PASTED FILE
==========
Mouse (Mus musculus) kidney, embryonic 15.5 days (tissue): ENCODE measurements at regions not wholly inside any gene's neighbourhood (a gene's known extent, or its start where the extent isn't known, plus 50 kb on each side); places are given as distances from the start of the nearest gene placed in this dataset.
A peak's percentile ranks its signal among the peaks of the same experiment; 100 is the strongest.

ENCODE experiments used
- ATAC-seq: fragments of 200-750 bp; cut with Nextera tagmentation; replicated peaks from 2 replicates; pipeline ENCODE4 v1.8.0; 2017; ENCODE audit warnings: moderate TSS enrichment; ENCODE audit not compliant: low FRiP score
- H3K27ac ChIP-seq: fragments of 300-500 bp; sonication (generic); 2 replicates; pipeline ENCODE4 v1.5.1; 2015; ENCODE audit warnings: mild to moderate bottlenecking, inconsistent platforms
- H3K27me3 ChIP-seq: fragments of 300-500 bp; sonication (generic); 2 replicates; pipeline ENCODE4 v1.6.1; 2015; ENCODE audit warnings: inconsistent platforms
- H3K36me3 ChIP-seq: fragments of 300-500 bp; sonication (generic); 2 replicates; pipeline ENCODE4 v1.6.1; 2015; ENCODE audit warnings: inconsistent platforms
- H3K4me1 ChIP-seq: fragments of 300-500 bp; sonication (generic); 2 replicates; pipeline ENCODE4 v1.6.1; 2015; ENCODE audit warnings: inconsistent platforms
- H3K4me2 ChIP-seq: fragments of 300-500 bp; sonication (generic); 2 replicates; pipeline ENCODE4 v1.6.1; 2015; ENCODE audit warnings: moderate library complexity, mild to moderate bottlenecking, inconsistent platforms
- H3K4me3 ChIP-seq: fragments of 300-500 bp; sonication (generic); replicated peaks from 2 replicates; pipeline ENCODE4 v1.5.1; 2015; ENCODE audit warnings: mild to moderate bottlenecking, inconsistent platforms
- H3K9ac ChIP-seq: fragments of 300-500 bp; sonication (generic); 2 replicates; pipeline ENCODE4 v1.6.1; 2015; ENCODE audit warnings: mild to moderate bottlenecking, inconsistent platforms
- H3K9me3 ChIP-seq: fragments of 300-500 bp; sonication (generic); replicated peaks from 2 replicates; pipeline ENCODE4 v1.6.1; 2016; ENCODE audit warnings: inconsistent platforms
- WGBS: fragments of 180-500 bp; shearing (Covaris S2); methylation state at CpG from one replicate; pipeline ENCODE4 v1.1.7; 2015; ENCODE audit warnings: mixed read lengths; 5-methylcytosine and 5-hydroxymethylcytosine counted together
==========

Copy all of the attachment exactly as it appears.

Mouse (Mus musculus) kidney, embryonic 15.5 days (tissue): ENCODE measurements at regions not wholly inside any gene's neighbourhood (a gene's known extent, or its start where the extent isn't known, plus 50 kb on each side); places are given as distances from the start of the nearest gene placed in this dataset.
A peak's percentile ranks its signal among the peaks of the same experiment; 100 is the strongest.

ENCODE experiments used
- ATAC-seq: fragments of 200-750 bp; cut with Nextera tagmentation; replicated peaks from 2 replicates; pipeline ENCODE4 v1.8.0; 2017; ENCODE audit warnings: moderate TSS enrichment; ENCODE audit not compliant: low FRiP score
- H3K27ac ChIP-seq: fragments of 300-500 bp; sonication (generic); 2 replicates; pipeline ENCODE4 v1.5.1; 2015; ENCODE audit warnings: mild to moderate bottlenecking, inconsistent platforms
- H3K27me3 ChIP-seq: fragments of 300-500 bp; sonication (generic); 2 replicates; pipeline ENCODE4 v1.6.1; 2015; ENCODE audit warnings: inconsistent platforms
- H3K36me3 ChIP-seq: fragments of 300-500 bp; sonication (generic); 2 replicates; pipeline ENCODE4 v1.6.1; 2015; ENCODE audit warnings: inconsistent platforms
- H3K4me1 ChIP-seq: fragments of 300-500 bp; sonication (generic); 2 replicates; pipeline ENCODE4 v1.6.1; 2015; ENCODE audit warnings: inconsistent platforms
- H3K4me2 ChIP-seq: fragments of 300-500 bp; sonication (generic); 2 replicates; pipeline ENCODE4 v1.6.1; 2015; ENCODE audit warnings: moderate library complexity, mild to moderate bottlenecking, inconsistent platforms
- H3K4me3 ChIP-seq: fragments of 300-500 bp; sonication (generic); replicated peaks from 2 replicates; pipeline ENCODE4 v1.5.1; 2015; ENCODE audit warnings: mild to moderate bottlenecking, inconsistent platforms
- H3K9ac ChIP-seq: fragments of 300-500 bp; sonication (generic); 2 replicates; pipeline ENCODE4 v1.6.1; 2015; ENCODE audit warnings: mild to moderate bottlenecking, inconsistent platforms
- H3K9me3 ChIP-seq: fragments of 300-500 bp; sonication (generic); replicated peaks from 2 replicates; pipeline ENCODE4 v1.6.1; 2016; ENCODE audit warnings: inconsistent platforms
- WGBS: fragments of 180-500 bp; shearing (Covaris S2); methylation state at CpG from one replicate; pipeline ENCODE4 v1.1.7; 2015; ENCODE audit warnings: mixed read lengths; 5-methylcytosine and 5-hydroxymethylcytosine counted together